It’s easy to dismiss “blue-collar voters” as ignorant and stupid if your sole concept of a blue-collar worker is that guy you saw on CNN one time who got interviewed at a polling location, rather than your family members, your best friends, your neighbors, and everyone else around you. It’s easy for those who have never worked a blue-collar job in their lives to hypothesize and speculate about the “anger” of blue-collar voters, without spending any time in flyover country to understand exactly why they’re angry.

It’s easy for those who grew up in coastal culture to think that guns are fundamentally scary objects whose sole purpose is mass shootings. But if you learned how to safely handle & shoot guns for your 8th-grade 4-H project, and if guns were used by your family for controlling pests, for hunting, and for self-defense (if the need were to arise), then you’d probably be inclined to think differently.

It’s easy to call anyone who doesn’t support the redefinition of marriage a “bigot” if you have no friends who support traditional marriage, or if you’ve never stepped foot inside a Christian church.

These are just a few examples of the disconnect that exists between Penn culture (or coastal culture) and flyover culture. The only way to mitigate it is to branch out.

So if you’re a Penn student who grew up on the coasts, take a day trip and go west for an hour or two to visit a rural Pennsylvania diner – or even better, get a summer internship in a flyover state like Oklahoma or Indiana. As evidenced by the results of the election, there exists an entirely different America outside the “bubble.”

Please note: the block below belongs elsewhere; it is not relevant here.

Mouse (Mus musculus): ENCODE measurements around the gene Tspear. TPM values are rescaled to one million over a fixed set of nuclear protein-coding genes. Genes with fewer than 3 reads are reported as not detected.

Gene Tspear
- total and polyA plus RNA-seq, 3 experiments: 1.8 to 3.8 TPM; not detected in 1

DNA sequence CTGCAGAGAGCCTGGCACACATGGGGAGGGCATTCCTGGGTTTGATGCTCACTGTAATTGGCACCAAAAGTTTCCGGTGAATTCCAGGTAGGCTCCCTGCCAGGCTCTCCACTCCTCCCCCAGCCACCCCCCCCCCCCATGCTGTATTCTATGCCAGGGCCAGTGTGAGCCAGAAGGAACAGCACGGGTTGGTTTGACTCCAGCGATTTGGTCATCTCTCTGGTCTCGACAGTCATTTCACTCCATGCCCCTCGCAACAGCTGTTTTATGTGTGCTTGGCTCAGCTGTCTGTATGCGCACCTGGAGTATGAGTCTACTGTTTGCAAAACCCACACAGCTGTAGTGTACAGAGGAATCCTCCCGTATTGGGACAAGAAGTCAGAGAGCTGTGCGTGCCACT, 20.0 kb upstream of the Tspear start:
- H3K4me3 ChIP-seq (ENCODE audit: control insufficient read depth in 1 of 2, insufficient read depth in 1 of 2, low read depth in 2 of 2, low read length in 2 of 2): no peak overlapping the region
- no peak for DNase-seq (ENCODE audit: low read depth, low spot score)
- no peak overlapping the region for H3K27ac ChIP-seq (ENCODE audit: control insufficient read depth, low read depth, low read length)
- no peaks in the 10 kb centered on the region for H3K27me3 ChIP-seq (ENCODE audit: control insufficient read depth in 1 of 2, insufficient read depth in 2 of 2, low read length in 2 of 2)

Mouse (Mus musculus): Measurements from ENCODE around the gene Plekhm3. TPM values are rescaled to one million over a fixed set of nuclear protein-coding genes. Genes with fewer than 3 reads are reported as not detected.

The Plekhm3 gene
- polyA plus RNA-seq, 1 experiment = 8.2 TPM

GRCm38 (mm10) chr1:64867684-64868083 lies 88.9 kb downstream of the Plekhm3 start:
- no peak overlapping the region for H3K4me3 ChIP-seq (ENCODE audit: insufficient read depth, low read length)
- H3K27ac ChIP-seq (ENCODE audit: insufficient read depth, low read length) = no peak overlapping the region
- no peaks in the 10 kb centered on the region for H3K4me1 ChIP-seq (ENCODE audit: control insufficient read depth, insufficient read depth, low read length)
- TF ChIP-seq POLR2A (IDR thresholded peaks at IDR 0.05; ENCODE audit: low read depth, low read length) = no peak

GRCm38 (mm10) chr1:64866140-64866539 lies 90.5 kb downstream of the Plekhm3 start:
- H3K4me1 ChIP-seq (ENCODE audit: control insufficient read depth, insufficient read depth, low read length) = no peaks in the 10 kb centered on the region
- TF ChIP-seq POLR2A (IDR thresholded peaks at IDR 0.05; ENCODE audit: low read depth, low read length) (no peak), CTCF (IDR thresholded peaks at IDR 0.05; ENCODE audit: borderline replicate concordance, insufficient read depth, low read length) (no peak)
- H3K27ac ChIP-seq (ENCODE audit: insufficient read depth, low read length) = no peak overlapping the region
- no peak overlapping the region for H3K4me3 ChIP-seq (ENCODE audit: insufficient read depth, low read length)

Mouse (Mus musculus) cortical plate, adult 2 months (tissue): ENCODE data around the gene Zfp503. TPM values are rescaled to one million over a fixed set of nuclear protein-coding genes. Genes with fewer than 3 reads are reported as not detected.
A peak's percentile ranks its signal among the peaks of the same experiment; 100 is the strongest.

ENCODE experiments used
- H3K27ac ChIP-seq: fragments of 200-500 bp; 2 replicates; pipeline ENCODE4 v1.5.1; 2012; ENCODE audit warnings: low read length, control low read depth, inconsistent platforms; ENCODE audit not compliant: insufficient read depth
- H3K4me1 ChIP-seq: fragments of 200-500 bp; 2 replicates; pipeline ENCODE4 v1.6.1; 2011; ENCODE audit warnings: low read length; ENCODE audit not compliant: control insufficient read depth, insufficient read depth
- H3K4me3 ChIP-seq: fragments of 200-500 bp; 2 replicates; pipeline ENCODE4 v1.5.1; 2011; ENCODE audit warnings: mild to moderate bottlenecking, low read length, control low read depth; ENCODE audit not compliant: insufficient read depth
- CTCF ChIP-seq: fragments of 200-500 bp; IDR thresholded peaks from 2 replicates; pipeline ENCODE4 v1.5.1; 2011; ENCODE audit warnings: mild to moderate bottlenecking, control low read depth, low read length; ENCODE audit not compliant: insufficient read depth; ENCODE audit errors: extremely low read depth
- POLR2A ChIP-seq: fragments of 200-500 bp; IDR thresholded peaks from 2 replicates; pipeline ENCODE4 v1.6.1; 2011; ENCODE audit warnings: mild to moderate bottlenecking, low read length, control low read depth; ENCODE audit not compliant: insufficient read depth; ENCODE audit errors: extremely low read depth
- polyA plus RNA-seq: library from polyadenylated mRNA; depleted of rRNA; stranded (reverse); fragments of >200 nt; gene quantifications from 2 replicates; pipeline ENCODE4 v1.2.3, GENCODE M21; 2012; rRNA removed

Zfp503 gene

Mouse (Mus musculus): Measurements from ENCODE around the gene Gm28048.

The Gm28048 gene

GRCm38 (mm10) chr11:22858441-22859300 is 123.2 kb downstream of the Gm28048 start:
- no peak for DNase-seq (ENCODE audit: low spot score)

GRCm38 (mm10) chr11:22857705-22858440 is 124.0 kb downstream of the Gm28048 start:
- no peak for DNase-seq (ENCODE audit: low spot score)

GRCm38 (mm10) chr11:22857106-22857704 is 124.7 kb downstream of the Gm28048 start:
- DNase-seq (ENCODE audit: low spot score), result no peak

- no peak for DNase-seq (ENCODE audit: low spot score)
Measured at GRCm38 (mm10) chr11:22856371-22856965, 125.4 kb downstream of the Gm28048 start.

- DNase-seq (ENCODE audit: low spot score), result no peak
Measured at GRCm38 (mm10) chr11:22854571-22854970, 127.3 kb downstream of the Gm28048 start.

Flyover America may sound bland or uninteresting to some, but there’s truly nothing like it. From local Fourth of July parades overflowing with patriotism to clear night skies to country music, flyover America is simply different. In fact, I don’t think there’s a better summary of this than the country song “Fly Over States” by Jason Aldean:

Just a bunch of square cornfields and wheat farms,
Man it all looks the same,
Miles and miles of back roads and highways,
Connecting little towns with funny names,
Who’d want to live down there, in the middle of nowhere?

They’ve never drove through Indiana,
Met the men who plowed that earth,
Planted that seed, busted his back for you and me,
Or caught a harvest moon in Kansas,
They’d understand why God made those fly over states

Take a ride across the badlands
Feel that freedom on your face
Breathe in all that open space
Meet a girl from Amarillo
You’ll understand why God made
Might even want to plant your stakes
In those fly over states